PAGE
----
Step 8. Now once you are inside the mongo, now you have to initiate the mongo with the following command.


> rs.initiate({ 
  _id: "replset",
  version: 1,
  members: [
           { _id: 0, host : "localhost:2717" },            
           { _id: 1, host : "localhost:2718" },
           { _id: 2, host : "localhost:2719" }] 
   })

In this command, we have provided the IP and port of all the members of the replicate set, now our cluster is ready with all the mongo nodes connected. Now you will probably see something like this on your console


replset:PRIMARY >

One of the nodes, either 2717, 2718, or 2719 will becomes primary and the other two will be the secondary nodes. Now we can play around with our mongo cluster, to understand it better. Now we need to check the status of the replica set. Step 9. To check the rs.status(), we can get all the members and other meta-information about the cluster.

replset:PRIMARY > rs.status()
- You can find the members which are part of the cluster.

 "members" : [  "members" : [
   {
   "_id" : 0,
   "name" : "localhost:2717",
   "health" : 1,
   "state" : 2,
   "stateStr" : "SECONDARY",
   "uptime" : 6171,
   "optime" : {
    "ts" : Timestamp(1624473118, 1),
    "t" : NumberLong(1)
   },
   "optimeDurable" : {
    "ts" : Timestamp(1624473118, 1),
    "t" : NumberLong(1)
   },
   "optimeDate" : ISODate("2021-06-23T18:31:58Z"),
   "optimeDurableDate" : ISODate("2021-06-23T18:31:58Z"),
   "lastHeartbeat" : ISODate("2021-06-23T18:32:04.154Z"),
   "lastHeartbeatRecv" : ISODate("2021-06-23T18:32:05.248Z"),
   "pingMs" : NumberLong(0),
   "syncingTo" : "localhost:2718",
   "configVersion" : 1
  },
  {
   "_id" : 1,
   "name" : "localhost:2718",
   "health" : 1,
   "state" : 1,
   "stateStr" : "PRIMARY",
   "uptime" : 8439,
   "optime" : {
    "ts" : Timestamp(1624473118, 1),
    "t" : NumberLong(1)
   },
   "optimeDate" : ISODate("2021-06-23T18:31:58Z"),
   "electionTime" : Timestamp(1624466964, 1),
   "electionDate" : ISODate("2021-06-23T16:49:24Z"),
   "configVersion" : 1,
   "self" : true
  },
  {
   "_id" : 2,
   "name" : "localhost:2719",
   "health" : 1,
   "state" : 2,
   "stateStr" : "SECONDARY",
   "uptime" : 6171,
   "optime" : {
    "ts" : Timestamp(1624473118, 1),
    "t" : NumberLong(1)
   },
   "optimeDurable" : {
    "ts" : Timestamp(1624473118, 1),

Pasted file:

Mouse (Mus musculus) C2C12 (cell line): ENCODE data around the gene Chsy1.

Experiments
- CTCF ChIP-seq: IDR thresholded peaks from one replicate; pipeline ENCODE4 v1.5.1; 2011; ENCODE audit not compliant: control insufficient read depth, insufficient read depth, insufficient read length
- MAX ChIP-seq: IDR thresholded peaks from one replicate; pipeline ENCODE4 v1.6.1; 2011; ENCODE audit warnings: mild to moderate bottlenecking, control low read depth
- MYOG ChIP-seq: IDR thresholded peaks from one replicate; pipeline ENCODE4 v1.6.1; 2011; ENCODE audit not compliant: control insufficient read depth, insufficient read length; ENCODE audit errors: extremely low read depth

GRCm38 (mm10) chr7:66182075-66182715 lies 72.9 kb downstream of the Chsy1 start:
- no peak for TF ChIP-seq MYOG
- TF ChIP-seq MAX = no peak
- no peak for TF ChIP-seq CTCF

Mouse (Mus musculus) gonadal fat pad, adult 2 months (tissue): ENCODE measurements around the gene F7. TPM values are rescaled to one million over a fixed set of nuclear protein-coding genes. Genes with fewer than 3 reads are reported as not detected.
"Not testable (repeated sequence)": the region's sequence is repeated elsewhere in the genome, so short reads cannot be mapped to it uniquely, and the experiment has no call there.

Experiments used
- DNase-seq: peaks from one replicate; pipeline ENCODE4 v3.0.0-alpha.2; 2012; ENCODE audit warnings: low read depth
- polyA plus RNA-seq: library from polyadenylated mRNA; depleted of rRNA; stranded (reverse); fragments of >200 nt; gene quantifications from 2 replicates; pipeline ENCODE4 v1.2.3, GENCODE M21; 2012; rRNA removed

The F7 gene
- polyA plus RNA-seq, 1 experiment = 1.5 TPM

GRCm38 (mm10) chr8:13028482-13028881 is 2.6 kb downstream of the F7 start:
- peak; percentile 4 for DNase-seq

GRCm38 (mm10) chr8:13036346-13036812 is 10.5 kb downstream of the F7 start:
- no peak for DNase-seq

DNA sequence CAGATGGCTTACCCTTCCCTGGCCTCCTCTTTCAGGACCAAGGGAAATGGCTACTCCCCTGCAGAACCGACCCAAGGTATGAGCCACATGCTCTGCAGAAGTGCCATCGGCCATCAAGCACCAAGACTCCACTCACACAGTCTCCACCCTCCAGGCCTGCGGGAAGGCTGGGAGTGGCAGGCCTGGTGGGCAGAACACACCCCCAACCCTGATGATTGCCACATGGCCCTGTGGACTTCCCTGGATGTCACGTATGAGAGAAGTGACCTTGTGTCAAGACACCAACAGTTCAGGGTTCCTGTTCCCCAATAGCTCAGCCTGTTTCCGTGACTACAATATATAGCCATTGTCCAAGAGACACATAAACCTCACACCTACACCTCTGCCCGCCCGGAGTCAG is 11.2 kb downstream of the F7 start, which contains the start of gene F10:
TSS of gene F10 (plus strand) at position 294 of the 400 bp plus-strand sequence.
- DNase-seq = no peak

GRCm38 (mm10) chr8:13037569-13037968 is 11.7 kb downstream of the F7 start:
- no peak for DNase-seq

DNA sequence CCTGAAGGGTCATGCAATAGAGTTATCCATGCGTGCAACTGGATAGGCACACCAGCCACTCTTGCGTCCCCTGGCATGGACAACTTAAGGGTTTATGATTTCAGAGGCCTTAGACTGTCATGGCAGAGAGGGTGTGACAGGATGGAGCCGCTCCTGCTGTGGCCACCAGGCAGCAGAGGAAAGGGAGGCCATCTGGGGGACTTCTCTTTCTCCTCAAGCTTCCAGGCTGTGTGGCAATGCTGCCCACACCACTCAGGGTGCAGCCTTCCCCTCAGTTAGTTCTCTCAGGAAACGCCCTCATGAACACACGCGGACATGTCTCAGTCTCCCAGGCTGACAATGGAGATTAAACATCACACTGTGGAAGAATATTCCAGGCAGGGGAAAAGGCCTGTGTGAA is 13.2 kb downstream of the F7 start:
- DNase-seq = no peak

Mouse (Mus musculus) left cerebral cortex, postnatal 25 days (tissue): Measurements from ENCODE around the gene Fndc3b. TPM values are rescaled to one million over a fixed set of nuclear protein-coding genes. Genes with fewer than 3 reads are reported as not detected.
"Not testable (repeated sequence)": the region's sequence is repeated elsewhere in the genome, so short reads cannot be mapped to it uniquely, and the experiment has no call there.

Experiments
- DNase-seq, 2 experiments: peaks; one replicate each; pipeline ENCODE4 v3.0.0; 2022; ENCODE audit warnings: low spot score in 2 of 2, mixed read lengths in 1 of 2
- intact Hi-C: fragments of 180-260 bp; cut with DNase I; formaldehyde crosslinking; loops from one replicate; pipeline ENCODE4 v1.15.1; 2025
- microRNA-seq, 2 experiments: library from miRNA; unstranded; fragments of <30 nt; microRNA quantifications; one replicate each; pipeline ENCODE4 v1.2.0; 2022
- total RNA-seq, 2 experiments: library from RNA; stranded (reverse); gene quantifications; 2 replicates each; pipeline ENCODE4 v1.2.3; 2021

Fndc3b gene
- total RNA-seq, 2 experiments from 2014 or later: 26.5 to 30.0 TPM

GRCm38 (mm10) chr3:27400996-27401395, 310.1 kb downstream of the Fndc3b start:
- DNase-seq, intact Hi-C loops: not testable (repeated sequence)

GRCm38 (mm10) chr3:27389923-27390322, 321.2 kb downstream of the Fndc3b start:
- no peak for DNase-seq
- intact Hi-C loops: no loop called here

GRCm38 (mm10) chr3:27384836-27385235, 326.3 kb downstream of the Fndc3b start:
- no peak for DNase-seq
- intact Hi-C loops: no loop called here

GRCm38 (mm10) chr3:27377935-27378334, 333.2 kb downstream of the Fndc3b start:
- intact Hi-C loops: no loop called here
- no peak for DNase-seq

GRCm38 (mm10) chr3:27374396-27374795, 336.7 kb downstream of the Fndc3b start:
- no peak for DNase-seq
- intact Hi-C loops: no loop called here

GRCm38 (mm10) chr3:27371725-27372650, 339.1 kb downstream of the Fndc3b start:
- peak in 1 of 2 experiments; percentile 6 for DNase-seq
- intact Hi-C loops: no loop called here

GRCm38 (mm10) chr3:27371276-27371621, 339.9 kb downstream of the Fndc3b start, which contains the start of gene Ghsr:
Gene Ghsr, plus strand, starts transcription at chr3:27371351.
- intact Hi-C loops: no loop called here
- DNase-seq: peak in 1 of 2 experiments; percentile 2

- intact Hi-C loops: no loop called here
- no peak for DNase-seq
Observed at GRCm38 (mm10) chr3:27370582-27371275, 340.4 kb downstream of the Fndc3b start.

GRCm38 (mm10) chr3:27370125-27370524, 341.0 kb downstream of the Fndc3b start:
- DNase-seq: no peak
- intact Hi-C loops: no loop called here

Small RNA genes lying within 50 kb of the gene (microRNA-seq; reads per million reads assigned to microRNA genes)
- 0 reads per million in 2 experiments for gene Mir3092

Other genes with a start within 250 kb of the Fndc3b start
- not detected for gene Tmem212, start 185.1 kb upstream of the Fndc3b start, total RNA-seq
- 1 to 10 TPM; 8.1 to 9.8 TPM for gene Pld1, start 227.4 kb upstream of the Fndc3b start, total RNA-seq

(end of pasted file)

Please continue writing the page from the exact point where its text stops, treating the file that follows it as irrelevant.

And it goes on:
"t" : NumberLong(1)
   },
   "optimeDate" : ISODate("2021-06-23T18:31:58Z"),
   "optimeDurableDate" : ISODate("2021-06-23T18:31:58Z"),
   "lastHeartbeat" : ISODate("2021-06-23T18:32:04.154Z"),
   "lastHeartbeatRecv" : ISODate("2021-06-23T18:32:05.248Z"),
   "pingMs" : NumberLong(0),
   "syncingTo" : "localhost:2718",
   "configVersion" : 1
  }
 ],
 

Currently, you can see inside the member that the node having "name": "localhost:2718", is the primary node out of the other two nodes, which are the secondary node.


Now if you kill the Mongo daemon which is running on port 2718, any one of the available two secondaries becomes the primary node.

Now we are able to start the mongo cluster, now next step would be to connect our NodeJS Application with the cluster. Connecting with a single Node JS mongo cluster is slightly different as compared to a cluster since now we have more than one server IP. As we want high availability, so we need to provide all the IP, and in case any server goes down NodeJS is capable enough to connect to another working mongo node. We are using MongoDB client here. The entire source code can be founded here. Click to reach.


const { MongoClient } = require('mongodb');

async function main () {
 const uri = "mongodb://localhost:2717,localhost:2718,localhost:2719/?replicaSet=replset";
 const client = new MongoClient(uri);

 try {
 // Connect to the MongoDB cluster
 await client.connect();

 const result = client.db('employee').collection('office').find()

 if (result) {
            console.log(await result.toArray())
        }
    } catch (e) {
        console.error(e);
    } finally {
 await client.close();
    }
}

main().catch(console.error);

  • const uri = "mongodb://localhost:2717,localhost:2718,localhost:2719/?replicaSet=replset"; This is the URL, in which we have given all the Mongo Node and arbiter ports and IP so that our application is aware of all the Mongo nodes in a specific mongo cluster.

  • On the contrary, when we wanted to connect to a single Mongo Node through our application we simply gave a single IP and port-like, "mongodb://localhost:2717/databaseName"

I hope this will help you in creating a mongo cluster and connecting it with your application.


About The Author

Apoorv Tomar is the Software developer and founder of Mindroast. You can connect with him on Twitter, Linkedin, and Instagram. Newsletter Still, struggling? My weekly newsletter will help you learn and grow with the latest and greatest information.